Wednesday, October 7

Compelling drama: The Principal.FREE TO AIR

Caught on Dashcam, Seven, 7.30pm 

There’s voyeurism then there’s dashcam videos, a long-time internet favourite, particularly the Russian variety (they’ve been using dashcams for years, reportedly because insurance frauds are so rife there), which make up the bulk of this program. That’s right: brief videos from people’s in-car dashboard cameras (although there’s also a lot of mobile phone footage here) augmented by some truly awful ‘‘zany’’  voiceovers.  Caught on Dashcam should win an award for the least expensive series ever produced, if nothing else.

The Principal, SBS, 8.30pm 

SBS’s first original drama in years was created by producer Ian Collie (Rake), writers Rachael Turk and Kristen Dunphy (East West 101) and is directed by Kriv Stenders (Red Dog) – and its cast (Alex Dimitriades, Aden Young, Mirrah Foulkes among them) is equally impressive. Dimitriades is Matt Bashir, the new principal of the notoriously rough (fictional) Boxdale Boys’ High School in Sydney’s west, an ethnically diverse school where the staff are burnt out and cynical and the students not much better. But Bashir is determined to turn the place around, instantly ruffling feathers with his inspirational platitudes and determination to instil self-respect among the worst students. This is no Heartbreak High though; The Principal is a hybrid school/crime drama set in a post-9/11 high school, where multiculturalism and radicalisation are bigger concerns than peer pressure or schoolground bullying. Newcomers Rahel Romahn as troubled student Tarek Ahmad and Tyler De Nawi as his brother Karim are standouts among the young cast in this compelling new drama.

Celebrity Apprentice  Nine, 8.40pm 

It’s bad enough that the ‘‘celebrity’’ spin-off of The Apprentice bears little resemblance to the original’s premise, but the producers of this n series haven’t even concerned themselves much with the ‘‘celebrity’’ part – the line-up is, frankly, bizarre and even those who have only reality TV experience to draw on (which is most of them) seem unable to even conduct  faux-arguments very well. Unless the producers poke these ‘‘celebs’’ into some proper in-fighting soon, there’s so little reason to tune in, it’s actually embarrassing.Kylie Northover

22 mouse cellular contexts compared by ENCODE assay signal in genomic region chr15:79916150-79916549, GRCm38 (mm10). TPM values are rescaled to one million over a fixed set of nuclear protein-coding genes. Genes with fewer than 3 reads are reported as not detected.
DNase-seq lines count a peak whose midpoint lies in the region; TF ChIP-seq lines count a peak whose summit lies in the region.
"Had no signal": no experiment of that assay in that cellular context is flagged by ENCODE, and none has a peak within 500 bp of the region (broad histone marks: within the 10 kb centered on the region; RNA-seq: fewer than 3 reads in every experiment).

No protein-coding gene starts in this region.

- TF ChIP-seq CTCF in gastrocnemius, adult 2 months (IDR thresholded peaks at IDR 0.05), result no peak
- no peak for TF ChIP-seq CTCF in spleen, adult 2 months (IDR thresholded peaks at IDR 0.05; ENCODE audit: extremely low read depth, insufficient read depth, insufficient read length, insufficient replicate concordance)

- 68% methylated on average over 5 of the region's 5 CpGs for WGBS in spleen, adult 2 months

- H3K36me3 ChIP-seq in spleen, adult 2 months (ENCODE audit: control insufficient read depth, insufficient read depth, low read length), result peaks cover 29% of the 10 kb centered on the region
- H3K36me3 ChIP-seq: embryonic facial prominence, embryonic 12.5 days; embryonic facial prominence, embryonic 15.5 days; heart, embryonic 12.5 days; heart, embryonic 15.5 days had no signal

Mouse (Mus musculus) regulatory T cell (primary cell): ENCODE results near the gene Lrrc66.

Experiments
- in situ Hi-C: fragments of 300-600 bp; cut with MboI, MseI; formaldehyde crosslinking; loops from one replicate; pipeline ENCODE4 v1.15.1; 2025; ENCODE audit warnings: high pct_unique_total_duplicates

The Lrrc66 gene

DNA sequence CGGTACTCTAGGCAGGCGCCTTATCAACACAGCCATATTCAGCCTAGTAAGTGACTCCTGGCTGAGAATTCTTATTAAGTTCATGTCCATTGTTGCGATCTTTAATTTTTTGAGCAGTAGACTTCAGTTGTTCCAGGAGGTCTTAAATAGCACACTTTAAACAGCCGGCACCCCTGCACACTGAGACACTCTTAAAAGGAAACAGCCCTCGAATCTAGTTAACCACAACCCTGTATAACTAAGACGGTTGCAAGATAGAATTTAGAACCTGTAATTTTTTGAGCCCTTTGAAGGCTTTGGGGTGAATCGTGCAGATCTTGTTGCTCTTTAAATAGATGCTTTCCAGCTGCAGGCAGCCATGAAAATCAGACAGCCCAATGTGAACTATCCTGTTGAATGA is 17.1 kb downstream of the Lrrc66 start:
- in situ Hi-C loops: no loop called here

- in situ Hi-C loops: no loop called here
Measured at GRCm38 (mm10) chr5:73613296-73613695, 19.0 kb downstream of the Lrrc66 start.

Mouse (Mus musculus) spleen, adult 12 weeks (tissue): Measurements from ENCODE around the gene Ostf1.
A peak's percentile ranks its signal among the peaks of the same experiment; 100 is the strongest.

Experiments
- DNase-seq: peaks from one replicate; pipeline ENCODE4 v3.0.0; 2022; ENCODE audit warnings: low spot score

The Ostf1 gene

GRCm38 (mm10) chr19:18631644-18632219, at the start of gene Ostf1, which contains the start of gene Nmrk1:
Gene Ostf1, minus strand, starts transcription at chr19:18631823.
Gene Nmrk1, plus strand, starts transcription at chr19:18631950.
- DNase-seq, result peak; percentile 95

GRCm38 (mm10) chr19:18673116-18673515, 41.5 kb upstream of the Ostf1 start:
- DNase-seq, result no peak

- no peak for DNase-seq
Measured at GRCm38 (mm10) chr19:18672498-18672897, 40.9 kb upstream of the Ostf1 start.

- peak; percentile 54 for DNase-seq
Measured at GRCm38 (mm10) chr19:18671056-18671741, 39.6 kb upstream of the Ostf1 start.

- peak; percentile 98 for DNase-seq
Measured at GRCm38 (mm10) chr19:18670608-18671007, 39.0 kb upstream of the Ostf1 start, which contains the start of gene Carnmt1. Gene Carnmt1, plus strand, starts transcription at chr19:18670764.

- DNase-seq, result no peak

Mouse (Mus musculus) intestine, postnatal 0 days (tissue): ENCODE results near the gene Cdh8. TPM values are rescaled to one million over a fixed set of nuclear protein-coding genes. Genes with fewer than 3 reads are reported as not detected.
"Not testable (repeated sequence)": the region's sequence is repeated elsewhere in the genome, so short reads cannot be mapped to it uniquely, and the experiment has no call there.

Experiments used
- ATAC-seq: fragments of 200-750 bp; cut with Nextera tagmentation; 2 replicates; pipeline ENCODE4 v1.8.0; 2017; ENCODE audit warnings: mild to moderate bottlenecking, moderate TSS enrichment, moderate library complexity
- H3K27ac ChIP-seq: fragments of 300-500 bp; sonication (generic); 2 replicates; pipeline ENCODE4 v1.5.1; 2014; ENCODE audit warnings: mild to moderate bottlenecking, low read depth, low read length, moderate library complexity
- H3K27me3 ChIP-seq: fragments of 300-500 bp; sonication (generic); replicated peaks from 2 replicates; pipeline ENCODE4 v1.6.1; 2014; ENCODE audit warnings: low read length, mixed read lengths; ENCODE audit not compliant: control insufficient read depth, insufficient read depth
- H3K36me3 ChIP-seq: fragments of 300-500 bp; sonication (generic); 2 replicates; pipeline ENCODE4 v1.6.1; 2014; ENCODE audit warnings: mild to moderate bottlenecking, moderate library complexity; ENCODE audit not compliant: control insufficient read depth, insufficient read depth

The Hobbit: The Battle of the Five Armies  (2014) Premiere Movies (pay TV), 8.30pm

The Battle of the Five Armies, one of the climactic events in J.R.R. Tolkien’s The Hobbit, is essentially a background event, a big picture clash seen from a distance as the individual protagonists are caught up in the Middle Earth clash for the vast treasure of the felled dragon Smaug. It took three pages in the book, but it lasts a good part of this 144-minute film, the final instalment of Peter Jackson’s dreary trilogy where the economy and insight of his previous Lord of the Rings series is replaced by excess and indulgence. While it’s nice that Orlando Bloom got paid work, bringing back his elven character Legolas was just one of many sloppy inventions that marked Jackson’s preference for his own legacy over the source material, and the perpetual usage of digital effects turns the picture into a dull fantasy that lacks the physicality and endeavour of Jackson’s initial Tolkien adaptations. One of the elements added by the filmmaker, foreshadowing his Lord of the Rings films, was the return of the Dark Lord Sauron, but by the end of this ham-fisted, repetitive blockbuster the only threatening force looming over these films is Peter Jackson himself, battering his own legacy.

Pineapple Express (2008) Ten, 10pm

In a stoner comedy you have to believe  the leads know how to get high and do everything associated with the fuzzed-out state: that is talk rubbish, hatch grand plans, flip out without warning, and get a bad case of the munchies. In that regard Seth Rogen, as amiable process server Dale Denton, and James Franco, as his slacker dealer Saul Silver, have all the bases covered in David Gordon Green’s Pineapple Express – fleeing to the woods at one point they even play leapfrog together. The film itself, one of many co-written by Rogen in the long period when no one would pay him to act, is actually more of an ’80s action adventure, albeit with a ludicrously warped sensibility. It has various criminal gangs, plus Rosie Perez as a corrupt cop, goons borrowed from the era of The Last Boy Scout and a massed battle for the finale. But it never surrenders to these impulses, remaining an improbable adventure between the mismatched Saul and Dale, with Danny McBride’s Red – one of his stream of overly confident American misfits – as their travelling companion. When the bullets stop flying they get breakfast together and laugh about their journey, bud(dies) forever.Craig Mathieson

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